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IRIN Emergency Update No.210 on the Great Lakes (11 July 1997)
* The rebel Lord's Resistance Army (LRA) has released 27 people out of the 34 abducted in a raid on a Sudanese refugee camp at Mongula, Moyo district, last Saturday. The abductees were released in two groups of 12 and 15, with one person escaping. Six people are still with the rebels, UN sources told IRIN today.
* Rwanda has returned an Air Zaire Boeing 737 stranded in the southwest of the country since 7 April 1996, Radio Rwanda reported today. The plane, which had landed at Kamembe, was flown back to Goma, eastern DRC Wednesday. Rwandan officials claimed that ammunition was found on the plane, which carried 35 people, while Zaire claimed bad weather had forced it to land inside Rwanda when heading for Bukavu from Kinshasa.
* UN Secretary-General Kofi Annan wants tangible measures to deal with arms stockpiles and the growing traffic in weapons in Central Africa. In a message to a ministerial meeting Wednesday of the Permanent United Nations Consultative Committee on security affairs in the central African sub-region held in Gabon, Annan expressed concern over the often illegal trade in particularly small and light weapons. "These arms are often in the possession of civilians, which contributes to the expansion of crime and banditry," he said, and noted that expenditure on weapons could be redistributed to more constructive ends. The meeting began Monday and ends today.
* State-owned Sudanese TV said Thursday that Khartoum regarded as non-binding the IGAD Declaration of Principles on Sudan agreed at the regional summit in Nairobi this week. The broadcast said that President Omar al-Bashir had accepted the declaration on the grounds that the parties to the conflict would be free to accept or reject elements of the document. That interpretation differs from the communique issued at the end of the summit in Nairobi Wednesday which stated that the principles were the basis of a peace settlement. George Benjamin, a spokesman of the main rebel group the Sudanese People's Liberation Army, said in Nairobi that a ceasefire in the 14 year civil war would only come as a result of "a comprehensive agreement" based on the IGAD proposal.
* A fresh ceasefire is expected to be signed Monday in Brazzaville ahead of new peace talks, AFP reports. President Pascal Lissouba agreed to sign the accord in person, as demanded by his rival and predecessor Denis Sassou Nguesso. The ceasefire proposal was contained in a new peace initiative by Gabonese President Omar Bongo delivered to the two sides in Brazzaville, Thursday, by joint UN/OAU Special Representative envoy Mohamed Sahnoun. Senegal has designated Brig. Gen. Charles Nelson as commander of the proposed multinational peacekeeping force to be sent to Congo. Around 800 Senegalese troops are preparing to leave for Brazzaville once the deployment wins official UN Security Council approval and logistical arrangements are completed. The planned force of between 2,000 and 2,500 men will be based at Maya Maya airport in the Congolese capital, the scene of bitter fighting. Troops loyal to Lissouba and Sassou Nguesso have been clashing since June 5 when government soldiers attempted to arrest Sassou Nguesso. An earlier ceasefire deal, agreed by the rival factions on June 17, has been repeatedly violated. The new ceasefire proposal is along the same lines as one put forward on July 1. It includes a freeze in the positions of the two sides and a ban on their military resupply.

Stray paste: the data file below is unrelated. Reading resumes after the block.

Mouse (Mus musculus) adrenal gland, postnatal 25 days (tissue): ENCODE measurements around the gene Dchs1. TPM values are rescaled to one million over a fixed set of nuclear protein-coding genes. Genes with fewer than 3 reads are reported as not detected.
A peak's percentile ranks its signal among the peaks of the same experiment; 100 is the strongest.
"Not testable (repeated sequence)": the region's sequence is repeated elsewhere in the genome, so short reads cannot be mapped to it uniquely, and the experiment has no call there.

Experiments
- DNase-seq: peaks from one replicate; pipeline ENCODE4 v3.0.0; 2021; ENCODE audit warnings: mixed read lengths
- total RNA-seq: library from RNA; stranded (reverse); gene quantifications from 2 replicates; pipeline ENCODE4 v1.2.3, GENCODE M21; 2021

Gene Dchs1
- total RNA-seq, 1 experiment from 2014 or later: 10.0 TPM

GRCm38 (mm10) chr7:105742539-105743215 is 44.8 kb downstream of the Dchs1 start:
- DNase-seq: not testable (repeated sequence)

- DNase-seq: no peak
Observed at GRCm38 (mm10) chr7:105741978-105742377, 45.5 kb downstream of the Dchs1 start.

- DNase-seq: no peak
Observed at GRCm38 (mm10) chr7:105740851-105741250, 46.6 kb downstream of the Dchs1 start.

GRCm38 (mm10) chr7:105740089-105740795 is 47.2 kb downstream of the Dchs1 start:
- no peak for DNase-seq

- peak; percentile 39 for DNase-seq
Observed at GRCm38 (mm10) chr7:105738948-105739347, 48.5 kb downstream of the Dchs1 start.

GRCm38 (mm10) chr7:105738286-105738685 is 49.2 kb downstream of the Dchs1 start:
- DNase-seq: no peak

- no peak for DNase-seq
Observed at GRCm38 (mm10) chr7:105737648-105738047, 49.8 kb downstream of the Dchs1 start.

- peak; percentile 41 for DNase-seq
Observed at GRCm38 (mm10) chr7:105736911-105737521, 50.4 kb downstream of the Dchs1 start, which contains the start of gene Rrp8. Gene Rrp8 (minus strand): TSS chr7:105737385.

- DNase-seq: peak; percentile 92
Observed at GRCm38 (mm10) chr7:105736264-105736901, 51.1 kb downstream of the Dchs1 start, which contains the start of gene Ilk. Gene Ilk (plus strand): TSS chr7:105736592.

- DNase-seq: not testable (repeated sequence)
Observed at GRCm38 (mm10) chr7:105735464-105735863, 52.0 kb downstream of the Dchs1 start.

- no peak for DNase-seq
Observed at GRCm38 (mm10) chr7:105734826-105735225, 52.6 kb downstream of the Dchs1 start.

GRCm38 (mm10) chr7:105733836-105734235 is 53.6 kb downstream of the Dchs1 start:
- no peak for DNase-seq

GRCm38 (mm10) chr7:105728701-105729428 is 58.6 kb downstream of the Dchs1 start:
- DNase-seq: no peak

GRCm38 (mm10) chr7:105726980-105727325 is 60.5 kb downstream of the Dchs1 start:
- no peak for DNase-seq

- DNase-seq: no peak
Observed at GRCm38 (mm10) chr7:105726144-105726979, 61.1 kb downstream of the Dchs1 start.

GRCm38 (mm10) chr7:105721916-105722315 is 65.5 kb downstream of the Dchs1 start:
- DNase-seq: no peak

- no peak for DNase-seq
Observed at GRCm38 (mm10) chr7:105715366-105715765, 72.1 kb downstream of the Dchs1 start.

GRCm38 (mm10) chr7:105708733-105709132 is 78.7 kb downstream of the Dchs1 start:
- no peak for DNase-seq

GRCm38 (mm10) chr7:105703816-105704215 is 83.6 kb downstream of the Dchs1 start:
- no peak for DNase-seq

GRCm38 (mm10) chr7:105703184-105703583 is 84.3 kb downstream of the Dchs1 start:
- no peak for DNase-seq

* More than 6,000 people fleeing fighting in north-eastern Angola have arrived in the small diamond mining city of Nzaji, straining food supplies in the area. The civilian population in the region has been affected by an Angolan army campaign to drive UNITA rebels out of the diamond-producing area bordering the DRC. State radio accused UNITA of mounting new operations in the northern Uije province. Interior Minister Andre Pitra said troops of the former Zairean regime had infiltrated the region and joined UNITA forces in several villages in the area. A study by UN agencies and humanitarian organisations found that at least 13.8 percent of refugee children in the town of Maludi were suffering from severe malnutrition. Japan has donated six million dollars in humanitarian aid to Angola and Sweden a further 6.3 million dollars towards the demobilisation of former combattants.
* More than 300 former army rebels returned to their barracks in Bangui in a peaceful end to a long-running mutiny in the Central African Republic, AFP reports today. "There only remains a minority, made up of those who fled into the bush," that have not reported, according to an official of the committee monitoring the peace accord. The recent conflict was sparked by the June 20 slaying of a soldier with the MISAB African buffer force. It was the latest in a series of three army mutinies since May 1996, and was finally ended through international mediation led by former Malian president Amadou Toumani Toure.
Nairobi, July 11 1997 15:09 GMT
[Via the UN DHA Integrated Regional Information Network. The material contained in this communication may not necessarily reflect the views of the United Nations or its agencies. UN DHA IRIN Tel: +254 2 622123 Fax: +254 2 622129 e-mail: email@example.com for more information. If you re-print, copy, archive or re-post this item, please retain this credit and disclaimer. Quotations or extracts from this report should include attribution to the original sources mentioned, not simply "DHA".]
Date: Fri, 11 Jul 1997 18:14:34 +0300 (GMT+0300) From: UN DHA IRIN - Great Lakes <firstname.lastname@example.org> Subject: Great Lakes: IRIN Update 210 for 11 July 1997 97.7.11
Editor: Dr. Ali B. Ali-Dinar, Ph.D
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